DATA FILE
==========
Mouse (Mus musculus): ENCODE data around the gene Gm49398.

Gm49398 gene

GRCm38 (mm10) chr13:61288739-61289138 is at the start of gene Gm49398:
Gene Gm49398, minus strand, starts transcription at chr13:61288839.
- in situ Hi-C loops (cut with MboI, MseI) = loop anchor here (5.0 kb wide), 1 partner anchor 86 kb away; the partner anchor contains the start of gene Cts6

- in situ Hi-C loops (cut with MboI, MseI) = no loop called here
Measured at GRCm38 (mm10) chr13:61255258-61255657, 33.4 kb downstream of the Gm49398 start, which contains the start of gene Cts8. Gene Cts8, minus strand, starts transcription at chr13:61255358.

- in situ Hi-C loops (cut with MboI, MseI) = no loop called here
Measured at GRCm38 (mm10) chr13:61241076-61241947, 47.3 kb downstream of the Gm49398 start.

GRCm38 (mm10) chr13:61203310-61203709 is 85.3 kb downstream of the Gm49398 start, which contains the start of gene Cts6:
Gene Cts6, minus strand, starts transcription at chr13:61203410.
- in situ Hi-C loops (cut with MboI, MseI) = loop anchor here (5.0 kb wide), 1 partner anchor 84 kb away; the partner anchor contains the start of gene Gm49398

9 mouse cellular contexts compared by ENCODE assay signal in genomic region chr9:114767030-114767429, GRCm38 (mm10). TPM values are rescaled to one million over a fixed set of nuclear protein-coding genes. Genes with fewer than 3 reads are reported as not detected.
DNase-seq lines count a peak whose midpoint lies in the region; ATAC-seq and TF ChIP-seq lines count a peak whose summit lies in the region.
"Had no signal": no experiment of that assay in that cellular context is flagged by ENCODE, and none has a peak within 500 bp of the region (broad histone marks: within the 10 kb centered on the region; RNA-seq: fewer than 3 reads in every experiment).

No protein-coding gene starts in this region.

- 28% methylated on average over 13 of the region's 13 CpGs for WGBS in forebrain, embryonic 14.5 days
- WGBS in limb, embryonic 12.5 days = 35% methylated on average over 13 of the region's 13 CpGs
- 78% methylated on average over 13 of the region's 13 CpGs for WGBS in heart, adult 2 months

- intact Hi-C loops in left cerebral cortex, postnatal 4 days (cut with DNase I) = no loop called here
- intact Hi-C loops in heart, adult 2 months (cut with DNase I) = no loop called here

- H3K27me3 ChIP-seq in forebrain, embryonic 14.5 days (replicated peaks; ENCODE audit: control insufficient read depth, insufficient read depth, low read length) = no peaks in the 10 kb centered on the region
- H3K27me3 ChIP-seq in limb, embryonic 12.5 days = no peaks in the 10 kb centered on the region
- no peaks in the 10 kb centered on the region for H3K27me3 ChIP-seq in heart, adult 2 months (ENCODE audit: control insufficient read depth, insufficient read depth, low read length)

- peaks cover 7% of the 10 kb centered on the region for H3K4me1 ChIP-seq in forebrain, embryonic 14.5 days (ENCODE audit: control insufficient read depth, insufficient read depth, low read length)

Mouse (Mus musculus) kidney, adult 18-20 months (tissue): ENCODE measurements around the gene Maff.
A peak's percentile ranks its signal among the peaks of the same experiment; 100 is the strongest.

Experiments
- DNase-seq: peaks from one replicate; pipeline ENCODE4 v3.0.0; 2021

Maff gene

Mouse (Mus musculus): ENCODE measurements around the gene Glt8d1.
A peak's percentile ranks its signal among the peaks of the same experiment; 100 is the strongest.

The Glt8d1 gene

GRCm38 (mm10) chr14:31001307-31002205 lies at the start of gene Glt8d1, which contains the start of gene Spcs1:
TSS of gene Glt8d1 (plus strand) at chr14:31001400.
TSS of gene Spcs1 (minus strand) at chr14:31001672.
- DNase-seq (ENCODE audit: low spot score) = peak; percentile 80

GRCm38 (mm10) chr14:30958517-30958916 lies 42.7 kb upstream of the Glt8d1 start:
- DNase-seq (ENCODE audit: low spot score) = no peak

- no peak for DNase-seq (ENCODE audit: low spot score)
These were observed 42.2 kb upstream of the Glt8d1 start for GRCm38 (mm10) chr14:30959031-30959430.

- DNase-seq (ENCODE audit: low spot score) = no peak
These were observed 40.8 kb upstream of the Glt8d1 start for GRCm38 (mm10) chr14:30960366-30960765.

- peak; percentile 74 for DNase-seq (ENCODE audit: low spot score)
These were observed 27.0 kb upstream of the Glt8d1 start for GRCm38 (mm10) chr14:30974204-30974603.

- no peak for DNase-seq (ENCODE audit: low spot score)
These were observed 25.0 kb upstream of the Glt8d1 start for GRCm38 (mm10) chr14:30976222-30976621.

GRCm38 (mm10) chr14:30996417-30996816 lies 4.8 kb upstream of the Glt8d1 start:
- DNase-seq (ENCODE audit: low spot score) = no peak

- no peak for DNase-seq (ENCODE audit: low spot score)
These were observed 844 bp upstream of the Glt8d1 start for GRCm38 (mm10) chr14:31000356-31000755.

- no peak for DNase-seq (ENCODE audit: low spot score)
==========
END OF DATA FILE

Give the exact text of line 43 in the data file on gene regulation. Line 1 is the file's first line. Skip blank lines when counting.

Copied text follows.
These were observed 40.8 kb upstream of the Glt8d1 start for GRCm38 (mm10) chr14:30960366-30960765.